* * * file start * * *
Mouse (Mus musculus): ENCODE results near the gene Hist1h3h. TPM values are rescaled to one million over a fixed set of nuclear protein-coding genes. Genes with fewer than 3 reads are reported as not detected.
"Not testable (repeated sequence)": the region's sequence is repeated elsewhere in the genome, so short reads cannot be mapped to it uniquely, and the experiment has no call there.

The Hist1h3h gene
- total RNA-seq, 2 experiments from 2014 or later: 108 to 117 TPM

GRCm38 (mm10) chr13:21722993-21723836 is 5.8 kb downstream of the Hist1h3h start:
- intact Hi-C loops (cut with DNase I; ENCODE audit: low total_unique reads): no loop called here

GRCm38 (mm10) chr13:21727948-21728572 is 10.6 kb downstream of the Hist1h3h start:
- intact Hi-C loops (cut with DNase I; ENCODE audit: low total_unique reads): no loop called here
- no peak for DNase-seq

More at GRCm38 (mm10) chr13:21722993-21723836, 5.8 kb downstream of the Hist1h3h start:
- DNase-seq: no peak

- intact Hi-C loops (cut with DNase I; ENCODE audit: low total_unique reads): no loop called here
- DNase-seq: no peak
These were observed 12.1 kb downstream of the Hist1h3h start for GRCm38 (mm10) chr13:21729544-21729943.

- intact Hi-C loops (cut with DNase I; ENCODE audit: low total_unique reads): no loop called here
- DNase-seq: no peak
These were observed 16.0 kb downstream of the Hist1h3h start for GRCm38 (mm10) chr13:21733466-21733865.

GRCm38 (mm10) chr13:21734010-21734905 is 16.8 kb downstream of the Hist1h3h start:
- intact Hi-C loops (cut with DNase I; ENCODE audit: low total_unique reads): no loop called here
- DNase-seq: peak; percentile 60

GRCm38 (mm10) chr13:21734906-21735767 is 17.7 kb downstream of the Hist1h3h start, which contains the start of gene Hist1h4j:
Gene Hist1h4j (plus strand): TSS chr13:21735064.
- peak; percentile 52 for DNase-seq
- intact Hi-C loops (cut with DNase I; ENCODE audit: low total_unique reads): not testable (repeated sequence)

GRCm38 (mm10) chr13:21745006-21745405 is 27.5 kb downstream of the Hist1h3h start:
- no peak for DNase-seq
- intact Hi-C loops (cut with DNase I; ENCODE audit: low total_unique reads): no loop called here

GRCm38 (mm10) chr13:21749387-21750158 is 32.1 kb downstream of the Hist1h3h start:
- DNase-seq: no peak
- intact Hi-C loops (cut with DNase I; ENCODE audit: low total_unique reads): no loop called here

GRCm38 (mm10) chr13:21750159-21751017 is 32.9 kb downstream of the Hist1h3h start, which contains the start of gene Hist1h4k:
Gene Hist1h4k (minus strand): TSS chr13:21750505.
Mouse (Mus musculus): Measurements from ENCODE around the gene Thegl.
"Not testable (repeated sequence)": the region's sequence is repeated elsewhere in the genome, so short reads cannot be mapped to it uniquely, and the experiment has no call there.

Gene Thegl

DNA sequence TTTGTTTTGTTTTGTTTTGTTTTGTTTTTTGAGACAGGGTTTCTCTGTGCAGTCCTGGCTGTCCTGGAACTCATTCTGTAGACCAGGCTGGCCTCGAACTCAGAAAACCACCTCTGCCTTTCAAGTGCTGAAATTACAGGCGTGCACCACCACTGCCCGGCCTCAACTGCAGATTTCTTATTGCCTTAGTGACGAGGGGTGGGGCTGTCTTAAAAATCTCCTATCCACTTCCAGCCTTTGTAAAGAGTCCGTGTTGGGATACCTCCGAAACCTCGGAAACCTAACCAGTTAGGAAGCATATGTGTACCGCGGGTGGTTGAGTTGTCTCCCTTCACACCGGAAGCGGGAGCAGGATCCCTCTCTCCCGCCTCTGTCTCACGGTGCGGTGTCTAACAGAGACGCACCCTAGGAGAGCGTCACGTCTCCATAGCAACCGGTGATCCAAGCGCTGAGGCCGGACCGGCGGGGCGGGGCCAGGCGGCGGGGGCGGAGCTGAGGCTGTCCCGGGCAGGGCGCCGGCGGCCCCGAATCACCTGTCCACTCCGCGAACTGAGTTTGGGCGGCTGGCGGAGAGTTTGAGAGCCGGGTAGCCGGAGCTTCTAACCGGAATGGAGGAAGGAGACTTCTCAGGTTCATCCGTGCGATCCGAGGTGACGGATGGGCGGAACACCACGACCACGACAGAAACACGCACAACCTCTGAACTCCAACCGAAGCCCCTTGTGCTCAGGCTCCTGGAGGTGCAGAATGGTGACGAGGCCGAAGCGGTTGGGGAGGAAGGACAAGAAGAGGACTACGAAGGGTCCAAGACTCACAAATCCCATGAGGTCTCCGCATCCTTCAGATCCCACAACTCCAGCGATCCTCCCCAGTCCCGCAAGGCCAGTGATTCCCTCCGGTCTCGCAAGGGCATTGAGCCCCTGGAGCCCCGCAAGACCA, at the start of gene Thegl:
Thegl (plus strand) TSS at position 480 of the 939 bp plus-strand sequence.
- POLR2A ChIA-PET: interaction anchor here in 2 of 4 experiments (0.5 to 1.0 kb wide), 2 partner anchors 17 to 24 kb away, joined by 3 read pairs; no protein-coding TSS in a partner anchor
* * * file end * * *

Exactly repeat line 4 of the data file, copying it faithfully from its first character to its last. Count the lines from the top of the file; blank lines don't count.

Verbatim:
- total RNA-seq, 2 experiments from 2014 or later: 108 to 117 TPM